Schaffner (2009) explains that “…fanfiction is simply the practice of writing fiction based on other people’s work,” and it enables fictitious characters to assume a life beyond what has been prescribed to them by their original authors (Penny, 2014).
This means that fanfiction provides the fans of a work of fiction (movie, tv show, book), a means of extended the story and filling the details that aren’t addressed in the main original work.
Certain stories, myths and legends, have been public domain for so long, and have become so popular that they effectively “…belong to everybody and nobody” (Schaffner, 2009). This allows fan authors to profit themselves over these stories, for authors that usually are doing unpaid work.
A popular example of fanfinction, a fictitious character that has entered the public domain, is the detective Sherlock Holmes. The popularity of this character on a global scale, has seen many adaptions created in locations all around the world.
This means that there are many significantly different versions being reworking into different cultural contexts by re-imagining the work. Conan Doyle’s stories have evolved into a limitless number of texts with circulating images, characters, settings and plotlines.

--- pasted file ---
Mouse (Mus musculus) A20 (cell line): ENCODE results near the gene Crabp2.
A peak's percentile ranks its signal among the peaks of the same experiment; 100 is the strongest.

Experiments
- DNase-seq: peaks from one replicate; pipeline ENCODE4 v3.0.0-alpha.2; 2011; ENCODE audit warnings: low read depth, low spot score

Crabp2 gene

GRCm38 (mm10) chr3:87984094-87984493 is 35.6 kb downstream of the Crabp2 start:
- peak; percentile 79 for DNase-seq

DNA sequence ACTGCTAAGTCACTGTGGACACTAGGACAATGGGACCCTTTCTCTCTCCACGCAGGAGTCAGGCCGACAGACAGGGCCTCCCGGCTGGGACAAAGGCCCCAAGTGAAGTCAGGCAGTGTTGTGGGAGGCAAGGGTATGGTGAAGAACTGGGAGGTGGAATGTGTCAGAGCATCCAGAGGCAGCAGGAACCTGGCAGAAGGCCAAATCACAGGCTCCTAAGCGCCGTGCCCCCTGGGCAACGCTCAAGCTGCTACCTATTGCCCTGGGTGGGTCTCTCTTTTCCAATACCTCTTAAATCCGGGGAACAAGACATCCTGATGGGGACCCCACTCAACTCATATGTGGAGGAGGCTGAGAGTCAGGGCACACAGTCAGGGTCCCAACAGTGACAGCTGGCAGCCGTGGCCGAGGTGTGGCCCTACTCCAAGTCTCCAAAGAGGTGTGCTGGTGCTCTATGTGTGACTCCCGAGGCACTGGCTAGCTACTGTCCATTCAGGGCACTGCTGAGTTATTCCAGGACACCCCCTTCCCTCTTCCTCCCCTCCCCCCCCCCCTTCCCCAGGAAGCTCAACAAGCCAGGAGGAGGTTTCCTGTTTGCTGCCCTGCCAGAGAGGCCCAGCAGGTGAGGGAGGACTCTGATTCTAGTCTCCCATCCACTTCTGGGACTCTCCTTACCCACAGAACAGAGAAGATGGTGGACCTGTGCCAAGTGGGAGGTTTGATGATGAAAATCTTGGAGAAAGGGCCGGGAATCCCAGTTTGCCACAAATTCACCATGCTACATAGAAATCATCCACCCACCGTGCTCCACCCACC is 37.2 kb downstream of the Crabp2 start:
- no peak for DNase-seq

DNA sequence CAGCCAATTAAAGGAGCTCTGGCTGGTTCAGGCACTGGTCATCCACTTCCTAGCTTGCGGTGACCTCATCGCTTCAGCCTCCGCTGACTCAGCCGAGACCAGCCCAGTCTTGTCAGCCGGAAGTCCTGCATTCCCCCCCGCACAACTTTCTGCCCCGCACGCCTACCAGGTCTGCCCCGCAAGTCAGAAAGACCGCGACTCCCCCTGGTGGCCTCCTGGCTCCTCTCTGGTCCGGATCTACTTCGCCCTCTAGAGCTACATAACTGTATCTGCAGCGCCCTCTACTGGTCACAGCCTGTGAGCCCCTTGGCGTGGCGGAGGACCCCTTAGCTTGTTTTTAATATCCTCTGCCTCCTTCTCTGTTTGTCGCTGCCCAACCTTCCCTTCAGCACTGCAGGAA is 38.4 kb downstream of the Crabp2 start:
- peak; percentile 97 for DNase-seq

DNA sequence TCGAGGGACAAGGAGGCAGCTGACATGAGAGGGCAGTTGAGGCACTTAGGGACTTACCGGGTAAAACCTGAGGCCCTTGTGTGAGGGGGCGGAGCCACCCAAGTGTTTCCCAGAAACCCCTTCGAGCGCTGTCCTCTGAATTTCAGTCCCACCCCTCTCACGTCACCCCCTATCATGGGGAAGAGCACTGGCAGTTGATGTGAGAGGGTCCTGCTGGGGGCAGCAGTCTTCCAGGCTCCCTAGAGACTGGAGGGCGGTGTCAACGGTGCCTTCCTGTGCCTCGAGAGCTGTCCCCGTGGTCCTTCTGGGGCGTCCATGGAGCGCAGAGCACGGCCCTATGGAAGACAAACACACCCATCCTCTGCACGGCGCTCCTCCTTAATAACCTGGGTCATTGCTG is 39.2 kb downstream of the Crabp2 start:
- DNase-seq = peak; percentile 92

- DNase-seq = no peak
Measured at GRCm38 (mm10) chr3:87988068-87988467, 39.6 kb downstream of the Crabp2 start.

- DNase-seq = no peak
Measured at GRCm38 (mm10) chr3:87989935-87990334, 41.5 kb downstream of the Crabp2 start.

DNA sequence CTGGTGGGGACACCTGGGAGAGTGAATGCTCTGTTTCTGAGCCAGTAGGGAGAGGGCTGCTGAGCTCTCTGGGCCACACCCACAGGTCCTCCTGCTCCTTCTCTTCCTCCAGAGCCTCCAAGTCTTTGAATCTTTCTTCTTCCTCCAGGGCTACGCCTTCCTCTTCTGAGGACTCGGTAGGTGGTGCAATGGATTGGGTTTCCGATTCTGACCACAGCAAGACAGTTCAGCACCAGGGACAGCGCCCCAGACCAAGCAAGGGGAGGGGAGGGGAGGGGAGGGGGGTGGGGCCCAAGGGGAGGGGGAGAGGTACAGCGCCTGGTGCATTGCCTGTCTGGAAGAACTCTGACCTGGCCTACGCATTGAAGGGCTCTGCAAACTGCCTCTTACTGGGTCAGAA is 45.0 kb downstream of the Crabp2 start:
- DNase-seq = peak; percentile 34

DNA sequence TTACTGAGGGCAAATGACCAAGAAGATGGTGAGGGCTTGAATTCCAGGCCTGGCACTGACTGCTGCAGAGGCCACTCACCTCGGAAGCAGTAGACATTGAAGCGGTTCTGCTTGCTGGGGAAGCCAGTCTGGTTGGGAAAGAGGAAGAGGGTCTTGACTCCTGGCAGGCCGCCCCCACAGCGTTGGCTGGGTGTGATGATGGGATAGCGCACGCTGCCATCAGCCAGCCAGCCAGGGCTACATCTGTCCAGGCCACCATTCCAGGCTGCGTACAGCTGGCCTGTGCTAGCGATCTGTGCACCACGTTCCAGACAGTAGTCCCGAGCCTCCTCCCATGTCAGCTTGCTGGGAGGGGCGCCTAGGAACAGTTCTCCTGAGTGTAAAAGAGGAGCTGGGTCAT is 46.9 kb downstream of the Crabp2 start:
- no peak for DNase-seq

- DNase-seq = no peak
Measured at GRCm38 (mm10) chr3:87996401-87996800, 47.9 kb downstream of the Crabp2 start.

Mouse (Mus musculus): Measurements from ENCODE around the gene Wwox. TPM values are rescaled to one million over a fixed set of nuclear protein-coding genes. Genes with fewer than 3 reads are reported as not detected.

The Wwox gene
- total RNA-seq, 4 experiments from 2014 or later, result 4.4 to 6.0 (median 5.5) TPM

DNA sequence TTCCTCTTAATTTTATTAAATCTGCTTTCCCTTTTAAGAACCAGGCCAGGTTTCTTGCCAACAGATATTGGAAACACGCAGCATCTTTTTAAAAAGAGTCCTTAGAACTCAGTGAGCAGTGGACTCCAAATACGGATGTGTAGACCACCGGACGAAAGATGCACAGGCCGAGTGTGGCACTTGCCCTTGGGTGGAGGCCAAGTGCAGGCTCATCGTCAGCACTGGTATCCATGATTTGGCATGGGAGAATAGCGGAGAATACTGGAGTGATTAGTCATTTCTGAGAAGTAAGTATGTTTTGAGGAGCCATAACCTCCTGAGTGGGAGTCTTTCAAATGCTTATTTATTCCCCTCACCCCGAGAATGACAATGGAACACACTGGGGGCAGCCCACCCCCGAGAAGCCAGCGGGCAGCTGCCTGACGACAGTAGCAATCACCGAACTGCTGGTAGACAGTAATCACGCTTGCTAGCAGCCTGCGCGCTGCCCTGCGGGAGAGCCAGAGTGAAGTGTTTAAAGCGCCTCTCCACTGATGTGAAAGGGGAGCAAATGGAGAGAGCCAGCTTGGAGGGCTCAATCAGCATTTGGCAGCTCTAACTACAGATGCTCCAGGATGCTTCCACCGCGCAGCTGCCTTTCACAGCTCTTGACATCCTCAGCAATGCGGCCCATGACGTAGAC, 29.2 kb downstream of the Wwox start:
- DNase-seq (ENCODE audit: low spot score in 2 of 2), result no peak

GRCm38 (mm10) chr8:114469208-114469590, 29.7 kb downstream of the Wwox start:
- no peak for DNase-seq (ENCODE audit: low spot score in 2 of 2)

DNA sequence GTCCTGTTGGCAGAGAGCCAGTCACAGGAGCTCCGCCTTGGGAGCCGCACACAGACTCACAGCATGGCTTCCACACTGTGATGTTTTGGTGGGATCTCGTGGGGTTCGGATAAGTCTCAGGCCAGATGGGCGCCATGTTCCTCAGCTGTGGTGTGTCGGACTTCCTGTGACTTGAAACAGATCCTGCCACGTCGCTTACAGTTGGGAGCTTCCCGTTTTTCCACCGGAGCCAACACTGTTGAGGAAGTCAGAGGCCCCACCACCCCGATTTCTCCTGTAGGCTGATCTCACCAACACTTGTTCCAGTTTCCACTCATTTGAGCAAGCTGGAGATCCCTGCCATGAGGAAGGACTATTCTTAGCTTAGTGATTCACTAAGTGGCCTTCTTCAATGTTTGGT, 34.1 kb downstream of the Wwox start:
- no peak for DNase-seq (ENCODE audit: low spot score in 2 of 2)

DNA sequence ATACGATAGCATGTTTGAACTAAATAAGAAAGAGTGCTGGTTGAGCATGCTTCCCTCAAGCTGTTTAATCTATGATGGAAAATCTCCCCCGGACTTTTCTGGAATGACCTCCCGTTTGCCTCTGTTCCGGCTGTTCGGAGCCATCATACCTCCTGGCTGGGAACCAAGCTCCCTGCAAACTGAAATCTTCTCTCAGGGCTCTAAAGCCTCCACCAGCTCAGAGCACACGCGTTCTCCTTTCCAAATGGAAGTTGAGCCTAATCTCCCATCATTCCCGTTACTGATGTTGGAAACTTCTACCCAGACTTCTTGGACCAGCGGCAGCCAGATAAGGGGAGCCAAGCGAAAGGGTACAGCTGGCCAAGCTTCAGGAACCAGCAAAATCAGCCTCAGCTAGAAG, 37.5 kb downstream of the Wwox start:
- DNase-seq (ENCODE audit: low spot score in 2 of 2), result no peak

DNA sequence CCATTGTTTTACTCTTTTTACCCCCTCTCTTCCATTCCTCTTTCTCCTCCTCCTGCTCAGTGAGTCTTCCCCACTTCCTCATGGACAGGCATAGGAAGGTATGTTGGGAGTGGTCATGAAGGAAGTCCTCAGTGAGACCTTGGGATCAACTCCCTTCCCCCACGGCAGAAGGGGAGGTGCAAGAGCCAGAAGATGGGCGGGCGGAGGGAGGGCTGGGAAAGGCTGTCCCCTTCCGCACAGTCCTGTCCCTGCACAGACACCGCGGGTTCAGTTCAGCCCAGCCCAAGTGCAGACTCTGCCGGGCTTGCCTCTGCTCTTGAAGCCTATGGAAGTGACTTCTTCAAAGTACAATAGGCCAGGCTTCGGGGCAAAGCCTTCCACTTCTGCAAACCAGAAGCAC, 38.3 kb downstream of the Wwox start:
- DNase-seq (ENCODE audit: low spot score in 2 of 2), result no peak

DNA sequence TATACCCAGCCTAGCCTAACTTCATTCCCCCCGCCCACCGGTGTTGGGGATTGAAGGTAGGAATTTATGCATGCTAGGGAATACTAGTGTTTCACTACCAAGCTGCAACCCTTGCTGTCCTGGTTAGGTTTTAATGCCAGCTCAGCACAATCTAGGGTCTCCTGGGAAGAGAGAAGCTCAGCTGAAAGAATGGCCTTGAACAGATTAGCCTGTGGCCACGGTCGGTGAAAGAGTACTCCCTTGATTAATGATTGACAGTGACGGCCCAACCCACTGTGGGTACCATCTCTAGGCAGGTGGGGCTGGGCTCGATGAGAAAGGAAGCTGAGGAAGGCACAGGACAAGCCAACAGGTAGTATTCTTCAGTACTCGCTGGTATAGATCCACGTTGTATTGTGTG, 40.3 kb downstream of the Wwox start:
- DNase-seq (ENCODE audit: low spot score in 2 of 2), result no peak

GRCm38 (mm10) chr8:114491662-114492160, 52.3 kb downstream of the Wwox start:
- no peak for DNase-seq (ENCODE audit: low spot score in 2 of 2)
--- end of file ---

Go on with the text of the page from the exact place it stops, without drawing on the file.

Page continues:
Sherlock Holmes delivers a post-modern awareness of fan culture, some versions even incorporating fan response into the series. Penny (2014) explains that Sherlock is merely an example of a modern fan fiction, written by well-paid, well-respected middle-aged men with a big fat budget.
Frew, C. 2014, ‘Television in Translation: Drama Focus’, Lecture Week 8, BCM 111: International Media and Communications, UOW, 16/9/14
Penny, L 2014, ‘Sherlock and the adventure of an overzealous fanbase: whose wankfest is this anyway? the BBC’s Sherlock doesn’t just engage with fanfiction, it is fanfiction,’ New Statesman, 12 January, viewed 20 September 2014, <http://www.newstatesman.com/print/node/199940 >
Schaffner, B 2009, ‘In defense of fanfiction,’ The Horn Book Magazine, Nov/Dec 2009, viewed 20 September 2014, University of Wollongong, Proquest, item: 1352806022